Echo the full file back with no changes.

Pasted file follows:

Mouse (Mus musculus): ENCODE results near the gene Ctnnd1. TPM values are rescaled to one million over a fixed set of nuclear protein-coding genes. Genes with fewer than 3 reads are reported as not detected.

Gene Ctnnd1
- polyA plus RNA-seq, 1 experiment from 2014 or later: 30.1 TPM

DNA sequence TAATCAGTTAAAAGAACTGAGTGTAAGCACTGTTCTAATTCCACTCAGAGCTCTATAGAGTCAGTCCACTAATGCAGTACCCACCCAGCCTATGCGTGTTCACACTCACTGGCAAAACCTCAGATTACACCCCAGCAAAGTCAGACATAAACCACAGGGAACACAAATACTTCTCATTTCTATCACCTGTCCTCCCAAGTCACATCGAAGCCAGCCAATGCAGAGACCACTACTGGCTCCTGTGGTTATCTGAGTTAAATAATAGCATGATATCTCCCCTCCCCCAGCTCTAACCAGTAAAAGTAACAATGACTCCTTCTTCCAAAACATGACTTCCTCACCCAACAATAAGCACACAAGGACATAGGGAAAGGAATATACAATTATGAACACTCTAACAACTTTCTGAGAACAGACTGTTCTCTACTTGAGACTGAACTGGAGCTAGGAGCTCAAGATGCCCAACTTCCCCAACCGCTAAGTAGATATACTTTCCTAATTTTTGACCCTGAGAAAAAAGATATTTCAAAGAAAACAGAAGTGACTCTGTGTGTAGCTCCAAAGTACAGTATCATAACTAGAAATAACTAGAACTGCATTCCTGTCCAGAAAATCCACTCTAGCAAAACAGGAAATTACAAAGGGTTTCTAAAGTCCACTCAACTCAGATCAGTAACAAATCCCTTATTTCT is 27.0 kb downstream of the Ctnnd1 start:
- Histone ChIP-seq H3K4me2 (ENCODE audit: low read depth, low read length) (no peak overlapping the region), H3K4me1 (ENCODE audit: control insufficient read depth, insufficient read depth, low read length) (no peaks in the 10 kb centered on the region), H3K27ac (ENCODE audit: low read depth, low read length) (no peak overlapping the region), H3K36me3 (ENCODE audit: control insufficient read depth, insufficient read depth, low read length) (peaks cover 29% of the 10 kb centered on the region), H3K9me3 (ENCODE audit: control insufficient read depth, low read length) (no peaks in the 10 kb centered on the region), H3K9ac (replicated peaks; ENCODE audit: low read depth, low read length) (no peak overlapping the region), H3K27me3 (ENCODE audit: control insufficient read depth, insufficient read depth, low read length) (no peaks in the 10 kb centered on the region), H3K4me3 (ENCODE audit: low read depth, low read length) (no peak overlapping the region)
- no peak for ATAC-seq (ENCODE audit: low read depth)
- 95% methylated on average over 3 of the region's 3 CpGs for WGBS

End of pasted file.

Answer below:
Mouse (Mus musculus): ENCODE results near the gene Ctnnd1. TPM values are rescaled to one million over a fixed set of nuclear protein-coding genes. Genes with fewer than 3 reads are reported as not detected.

Gene Ctnnd1
- polyA plus RNA-seq, 1 experiment from 2014 or later: 30.1 TPM

DNA sequence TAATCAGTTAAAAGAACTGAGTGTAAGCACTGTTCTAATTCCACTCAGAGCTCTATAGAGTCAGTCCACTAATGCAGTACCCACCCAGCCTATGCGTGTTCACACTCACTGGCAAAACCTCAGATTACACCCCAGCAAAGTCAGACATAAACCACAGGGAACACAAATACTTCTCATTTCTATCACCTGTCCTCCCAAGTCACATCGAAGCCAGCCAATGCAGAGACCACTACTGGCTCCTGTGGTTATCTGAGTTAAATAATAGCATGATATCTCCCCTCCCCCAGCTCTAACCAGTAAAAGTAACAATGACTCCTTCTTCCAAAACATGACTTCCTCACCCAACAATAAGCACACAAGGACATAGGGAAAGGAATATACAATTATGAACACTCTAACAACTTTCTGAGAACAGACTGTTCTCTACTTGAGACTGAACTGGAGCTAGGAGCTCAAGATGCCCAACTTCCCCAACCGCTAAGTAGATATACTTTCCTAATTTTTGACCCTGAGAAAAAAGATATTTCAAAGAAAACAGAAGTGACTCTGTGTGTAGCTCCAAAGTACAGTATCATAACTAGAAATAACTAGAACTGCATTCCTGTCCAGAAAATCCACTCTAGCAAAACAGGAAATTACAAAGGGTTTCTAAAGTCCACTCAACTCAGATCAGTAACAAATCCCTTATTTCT is 27.0 kb downstream of the Ctnnd1 start:
- Histone ChIP-seq H3K4me2 (ENCODE audit: low read depth, low read length) (no peak overlapping the region), H3K4me1 (ENCODE audit: control insufficient read depth, insufficient read depth, low read length) (no peaks in the 10 kb centered on the region), H3K27ac (ENCODE audit: low read depth, low read length) (no peak overlapping the region), H3K36me3 (ENCODE audit: control insufficient read depth, insufficient read depth, low read length) (peaks cover 29% of the 10 kb centered on the region), H3K9me3 (ENCODE audit: control insufficient read depth, low read length) (no peaks in the 10 kb centered on the region), H3K9ac (replicated peaks; ENCODE audit: low read depth, low read length) (no peak overlapping the region), H3K27me3 (ENCODE audit: control insufficient read depth, insufficient read depth, low read length) (no peaks in the 10 kb centered on the region), H3K4me3 (ENCODE audit: low read depth, low read length) (no peak overlapping the region)
- no peak for ATAC-seq (ENCODE audit: low read depth)
- 95% methylated on average over 3 of the region's 3 CpGs for WGBS